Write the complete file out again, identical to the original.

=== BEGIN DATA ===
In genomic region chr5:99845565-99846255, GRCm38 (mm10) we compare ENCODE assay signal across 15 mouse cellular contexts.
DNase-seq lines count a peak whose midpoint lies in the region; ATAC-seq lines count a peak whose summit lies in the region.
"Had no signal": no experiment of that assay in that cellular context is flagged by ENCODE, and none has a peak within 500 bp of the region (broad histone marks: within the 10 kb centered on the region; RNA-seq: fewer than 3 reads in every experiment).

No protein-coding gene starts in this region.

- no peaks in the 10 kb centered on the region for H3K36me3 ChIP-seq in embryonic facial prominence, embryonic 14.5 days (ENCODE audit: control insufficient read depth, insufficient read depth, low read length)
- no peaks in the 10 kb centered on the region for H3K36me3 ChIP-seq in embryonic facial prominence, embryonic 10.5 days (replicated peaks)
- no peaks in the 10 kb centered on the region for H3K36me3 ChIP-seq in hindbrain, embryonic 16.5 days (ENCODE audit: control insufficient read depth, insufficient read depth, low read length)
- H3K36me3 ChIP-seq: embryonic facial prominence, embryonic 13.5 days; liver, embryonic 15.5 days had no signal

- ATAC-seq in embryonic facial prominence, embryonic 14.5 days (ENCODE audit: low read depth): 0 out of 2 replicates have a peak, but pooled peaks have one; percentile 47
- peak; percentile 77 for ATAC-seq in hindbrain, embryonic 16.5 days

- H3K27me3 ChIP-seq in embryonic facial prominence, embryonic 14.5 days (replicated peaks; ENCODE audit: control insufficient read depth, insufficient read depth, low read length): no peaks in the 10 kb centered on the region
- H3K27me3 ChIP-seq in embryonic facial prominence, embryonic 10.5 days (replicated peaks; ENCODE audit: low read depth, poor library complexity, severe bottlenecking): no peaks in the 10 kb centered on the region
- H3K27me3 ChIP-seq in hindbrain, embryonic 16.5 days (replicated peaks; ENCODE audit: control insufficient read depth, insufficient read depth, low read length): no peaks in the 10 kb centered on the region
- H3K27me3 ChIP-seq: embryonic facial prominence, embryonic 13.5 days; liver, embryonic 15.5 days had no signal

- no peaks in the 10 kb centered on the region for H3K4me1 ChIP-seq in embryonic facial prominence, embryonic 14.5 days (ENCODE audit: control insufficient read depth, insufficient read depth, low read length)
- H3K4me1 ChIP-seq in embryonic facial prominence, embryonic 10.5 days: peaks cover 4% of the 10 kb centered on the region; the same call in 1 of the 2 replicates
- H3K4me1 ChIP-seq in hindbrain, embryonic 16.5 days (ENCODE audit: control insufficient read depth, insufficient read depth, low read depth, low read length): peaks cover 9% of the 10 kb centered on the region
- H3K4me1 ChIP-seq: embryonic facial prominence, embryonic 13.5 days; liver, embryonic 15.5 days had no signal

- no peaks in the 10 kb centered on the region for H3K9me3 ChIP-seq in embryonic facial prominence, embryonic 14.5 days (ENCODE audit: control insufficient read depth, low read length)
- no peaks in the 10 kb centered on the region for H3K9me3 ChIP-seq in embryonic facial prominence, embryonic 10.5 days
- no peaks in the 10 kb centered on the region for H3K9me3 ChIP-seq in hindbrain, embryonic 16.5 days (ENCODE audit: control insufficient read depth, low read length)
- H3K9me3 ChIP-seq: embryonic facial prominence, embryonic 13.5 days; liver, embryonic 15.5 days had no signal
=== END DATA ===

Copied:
In genomic region chr5:99845565-99846255, GRCm38 (mm10) we compare ENCODE assay signal across 15 mouse cellular contexts.
DNase-seq lines count a peak whose midpoint lies in the region; ATAC-seq lines count a peak whose summit lies in the region.
"Had no signal": no experiment of that assay in that cellular context is flagged by ENCODE, and none has a peak within 500 bp of the region (broad histone marks: within the 10 kb centered on the region; RNA-seq: fewer than 3 reads in every experiment).

No protein-coding gene starts in this region.

- no peaks in the 10 kb centered on the region for H3K36me3 ChIP-seq in embryonic facial prominence, embryonic 14.5 days (ENCODE audit: control insufficient read depth, insufficient read depth, low read length)
- no peaks in the 10 kb centered on the region for H3K36me3 ChIP-seq in embryonic facial prominence, embryonic 10.5 days (replicated peaks)
- no peaks in the 10 kb centered on the region for H3K36me3 ChIP-seq in hindbrain, embryonic 16.5 days (ENCODE audit: control insufficient read depth, insufficient read depth, low read length)
- H3K36me3 ChIP-seq: embryonic facial prominence, embryonic 13.5 days; liver, embryonic 15.5 days had no signal

- ATAC-seq in embryonic facial prominence, embryonic 14.5 days (ENCODE audit: low read depth): 0 out of 2 replicates have a peak, but pooled peaks have one; percentile 47
- peak; percentile 77 for ATAC-seq in hindbrain, embryonic 16.5 days

- H3K27me3 ChIP-seq in embryonic facial prominence, embryonic 14.5 days (replicated peaks; ENCODE audit: control insufficient read depth, insufficient read depth, low read length): no peaks in the 10 kb centered on the region
- H3K27me3 ChIP-seq in embryonic facial prominence, embryonic 10.5 days (replicated peaks; ENCODE audit: low read depth, poor library complexity, severe bottlenecking): no peaks in the 10 kb centered on the region
- H3K27me3 ChIP-seq in hindbrain, embryonic 16.5 days (replicated peaks; ENCODE audit: control insufficient read depth, insufficient read depth, low read length): no peaks in the 10 kb centered on the region
- H3K27me3 ChIP-seq: embryonic facial prominence, embryonic 13.5 days; liver, embryonic 15.5 days had no signal

- no peaks in the 10 kb centered on the region for H3K4me1 ChIP-seq in embryonic facial prominence, embryonic 14.5 days (ENCODE audit: control insufficient read depth, insufficient read depth, low read length)
- H3K4me1 ChIP-seq in embryonic facial prominence, embryonic 10.5 days: peaks cover 4% of the 10 kb centered on the region; the same call in 1 of the 2 replicates
- H3K4me1 ChIP-seq in hindbrain, embryonic 16.5 days (ENCODE audit: control insufficient read depth, insufficient read depth, low read depth, low read length): peaks cover 9% of the 10 kb centered on the region
- H3K4me1 ChIP-seq: embryonic facial prominence, embryonic 13.5 days; liver, embryonic 15.5 days had no signal

- no peaks in the 10 kb centered on the region for H3K9me3 ChIP-seq in embryonic facial prominence, embryonic 14.5 days (ENCODE audit: control insufficient read depth, low read length)
- no peaks in the 10 kb centered on the region for H3K9me3 ChIP-seq in embryonic facial prominence, embryonic 10.5 days
- no peaks in the 10 kb centered on the region for H3K9me3 ChIP-seq in hindbrain, embryonic 16.5 days (ENCODE audit: control insufficient read depth, low read length)
- H3K9me3 ChIP-seq: embryonic facial prominence, embryonic 13.5 days; liver, embryonic 15.5 days had no signal